THE concept of free trade is a very positive one for export-driven countries such as Australia, where locking in free trade agreements has been a core focus.
But, as the saying goes, perhaps nothing in life is truly free.
I'll be the first to acknowledge that FTAs are probably most effective when they're operating quietly in the background. It's only when something goes wrong that our trading relationships start to be questioned.
China's decision to impose tariffs of more than 80 per cent on Australian barley imports has made trade a top talking point again. There was widespread speculation that the decision was connected to Australia's push for an investigation into the origins of COVID-19. The suspension of four Australian abattoirs and rumours about coal and iron ore imports only fuelled the fire.
Related reading:Grower concern regarding export reliance on China
While Australia signed a FTA with China in 2015, our trading relationship with the world's most populous nation hasn't been without its ups and downs.
Unfortunately, trade roadblocks like that seen with barley and beef might crop up more in the future, given China has committed to buying more than $US40 billion in agricultural commodities from the United States under their new bilateral goods and services export deal. That's twice what China was importing from the US three years ago.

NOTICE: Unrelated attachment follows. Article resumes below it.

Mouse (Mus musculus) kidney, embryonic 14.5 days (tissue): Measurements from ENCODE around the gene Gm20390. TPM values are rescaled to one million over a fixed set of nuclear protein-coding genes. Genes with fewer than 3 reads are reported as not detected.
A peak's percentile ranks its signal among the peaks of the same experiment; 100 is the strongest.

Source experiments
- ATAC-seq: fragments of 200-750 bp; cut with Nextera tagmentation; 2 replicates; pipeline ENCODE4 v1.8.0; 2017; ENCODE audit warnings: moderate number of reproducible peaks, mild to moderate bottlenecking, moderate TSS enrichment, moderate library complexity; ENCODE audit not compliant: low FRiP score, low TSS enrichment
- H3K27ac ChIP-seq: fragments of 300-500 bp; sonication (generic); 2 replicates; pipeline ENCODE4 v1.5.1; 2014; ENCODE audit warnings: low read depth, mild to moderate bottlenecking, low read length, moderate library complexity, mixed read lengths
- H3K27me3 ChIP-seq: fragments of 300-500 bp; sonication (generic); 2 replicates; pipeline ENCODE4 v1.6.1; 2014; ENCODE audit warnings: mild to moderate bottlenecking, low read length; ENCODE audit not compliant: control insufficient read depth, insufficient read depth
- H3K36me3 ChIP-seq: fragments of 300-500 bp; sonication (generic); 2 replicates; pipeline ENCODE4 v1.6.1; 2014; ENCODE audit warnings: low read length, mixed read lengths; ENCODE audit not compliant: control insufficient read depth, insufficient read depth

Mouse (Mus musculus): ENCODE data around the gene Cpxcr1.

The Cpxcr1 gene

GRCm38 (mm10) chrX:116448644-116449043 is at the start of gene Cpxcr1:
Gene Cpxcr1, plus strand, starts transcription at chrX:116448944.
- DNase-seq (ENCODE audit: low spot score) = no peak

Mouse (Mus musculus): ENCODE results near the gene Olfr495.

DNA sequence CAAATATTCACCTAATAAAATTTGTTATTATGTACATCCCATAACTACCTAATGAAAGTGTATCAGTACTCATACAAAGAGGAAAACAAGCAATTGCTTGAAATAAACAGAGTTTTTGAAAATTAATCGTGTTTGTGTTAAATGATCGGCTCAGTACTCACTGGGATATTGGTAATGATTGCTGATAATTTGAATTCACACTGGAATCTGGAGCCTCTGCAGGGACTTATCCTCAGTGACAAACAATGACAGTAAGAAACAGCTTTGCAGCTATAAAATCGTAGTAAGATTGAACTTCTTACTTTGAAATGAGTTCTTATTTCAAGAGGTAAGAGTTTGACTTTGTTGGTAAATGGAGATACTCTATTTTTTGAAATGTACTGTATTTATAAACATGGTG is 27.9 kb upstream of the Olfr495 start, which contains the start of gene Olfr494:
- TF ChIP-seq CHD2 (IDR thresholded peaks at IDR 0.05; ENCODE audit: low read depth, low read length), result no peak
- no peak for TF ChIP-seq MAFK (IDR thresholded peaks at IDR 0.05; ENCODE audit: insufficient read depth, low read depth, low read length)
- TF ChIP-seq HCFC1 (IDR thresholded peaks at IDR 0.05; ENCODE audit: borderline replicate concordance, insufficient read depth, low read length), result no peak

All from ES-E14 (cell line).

And just when we thought we had enough trade headaches with China, speculation is growing about the US considering protectionist measures to assist its beef sector.
We've had a FTA in place with the US since 2004, and I don't think it's unreasonable to expect that this would shelter us from rash decisions made by President Trump. Yet our hopes of avoiding any major impact seem to rest with the humble hamburger and the US's reliance on lean trim from Australia for its ground beef production.
Related reading:How US-China deal makes ag trade tougher
Looking back to the barley side of things, India is being hailed as a crucial new market for malt barley, and while this is an incredibly positive development, it is worth keeping in mind that the Indian government has not been afraid to introduce tariffs with no warning in the past - albeit on pulses rather than cereals.
Despite all the deals in place across the world to remove trade barriers, we have to remember that should certain circumstances arise, all countries will, at some point, move to protect their own economies or national interest to the detriment of others.
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